NASA – get this – just launched 8 satellites from a rocket dropped from a plane at 40,000ft

You boffins are just showing off now

CYGNSS
CYGNSS satellites detach and head off to their stations

Video NASA's Cyclone Global Navigation Satellite System (CYGNSS) has made it safely into orbit after being air-launched from Orbital ATK's Stargazer aircraft.

CYGNSS consists of eight mini-satellites that orbit around the tropical zone of Earth that spawns most of our hurricanes and cyclones. The birds will provide daily updates on surface wind speeds and can peer into the heart of hurricanes to measure their strength.

The satellites were carried by a Pegasus XL rocket that was dropped from the Stargazer – a modified Lockheed L-1011 TriStar – at around 40,000 feet above the Atlantic Ocean. Seconds later the solid-fuel rocket ignited and blasted the payload into orbit, and all have now sent back signals to ground control.

"We have successfully contacted each of the 8 observatories on our first attempt. This bodes very well for their health and status, which is the next thing we will be carefully checking with the next contacts in the coming days," said CYGNSS Principal Investigator Chris Ruf.

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"It is an amazingly rewarding feeling to spend such an intense and focused time working on CYGNSS and then, in a matter of just a few hours, have the entire constellation suddenly come to life. I am excited (and a little exhausted) and really looking forward to diving into the engineering data in the coming days, and then into the science data in the weeks to follow. Go CYGNSS!"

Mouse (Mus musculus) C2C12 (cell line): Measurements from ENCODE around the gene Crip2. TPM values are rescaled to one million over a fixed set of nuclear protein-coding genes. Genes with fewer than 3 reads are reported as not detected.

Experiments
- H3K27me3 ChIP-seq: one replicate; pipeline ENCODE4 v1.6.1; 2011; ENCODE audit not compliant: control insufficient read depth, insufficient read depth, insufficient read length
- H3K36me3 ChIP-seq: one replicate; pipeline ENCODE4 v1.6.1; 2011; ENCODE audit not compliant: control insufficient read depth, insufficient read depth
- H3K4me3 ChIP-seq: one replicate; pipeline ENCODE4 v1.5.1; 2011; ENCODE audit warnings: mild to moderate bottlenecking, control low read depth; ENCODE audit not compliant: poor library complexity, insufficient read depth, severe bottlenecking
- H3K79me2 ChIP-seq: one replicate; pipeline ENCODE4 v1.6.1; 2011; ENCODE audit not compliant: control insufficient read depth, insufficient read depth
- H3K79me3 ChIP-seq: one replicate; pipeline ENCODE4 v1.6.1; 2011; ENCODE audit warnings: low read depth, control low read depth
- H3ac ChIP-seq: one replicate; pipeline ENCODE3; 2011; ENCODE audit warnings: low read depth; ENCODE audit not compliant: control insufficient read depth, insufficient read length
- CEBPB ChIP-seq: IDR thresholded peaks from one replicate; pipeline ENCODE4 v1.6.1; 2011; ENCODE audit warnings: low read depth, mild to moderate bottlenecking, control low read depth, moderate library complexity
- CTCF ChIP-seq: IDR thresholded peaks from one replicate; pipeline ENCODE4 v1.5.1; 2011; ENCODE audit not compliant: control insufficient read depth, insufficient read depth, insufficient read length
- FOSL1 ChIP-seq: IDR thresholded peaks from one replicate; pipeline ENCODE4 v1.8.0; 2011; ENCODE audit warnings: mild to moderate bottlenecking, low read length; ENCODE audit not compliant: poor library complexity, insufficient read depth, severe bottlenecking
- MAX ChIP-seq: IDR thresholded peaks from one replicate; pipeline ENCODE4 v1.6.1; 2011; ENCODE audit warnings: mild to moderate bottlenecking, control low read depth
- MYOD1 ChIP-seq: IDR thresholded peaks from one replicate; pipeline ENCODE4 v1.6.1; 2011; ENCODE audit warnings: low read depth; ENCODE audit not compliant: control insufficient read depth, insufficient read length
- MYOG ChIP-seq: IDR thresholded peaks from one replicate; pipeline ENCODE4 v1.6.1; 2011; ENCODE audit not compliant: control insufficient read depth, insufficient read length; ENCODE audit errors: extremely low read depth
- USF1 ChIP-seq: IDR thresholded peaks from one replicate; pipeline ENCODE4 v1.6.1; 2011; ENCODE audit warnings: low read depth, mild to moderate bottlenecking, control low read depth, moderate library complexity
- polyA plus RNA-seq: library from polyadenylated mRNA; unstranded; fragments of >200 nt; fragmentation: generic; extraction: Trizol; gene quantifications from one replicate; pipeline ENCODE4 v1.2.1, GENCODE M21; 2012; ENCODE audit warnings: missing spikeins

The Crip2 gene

Traditional wind-monitoring satellites fire signals down to Earth and then measure the strength of the echo back. That means they are large, complex, and expensive to build, since they need powerful transmitters and receivers.

However, CYGNSS satellites just have receivers. They take their signals from the GPS system [PDF] and use those to work out the wind speed on the surface.

Once fully operational, the satellites will be able to map global wind speeds in the tropics every few hours, as opposed to every few days. Hopefully that will give sailors enough warning to avoid perfect storms and drastically increase the accuracy of storm-tracking computer systems. ®

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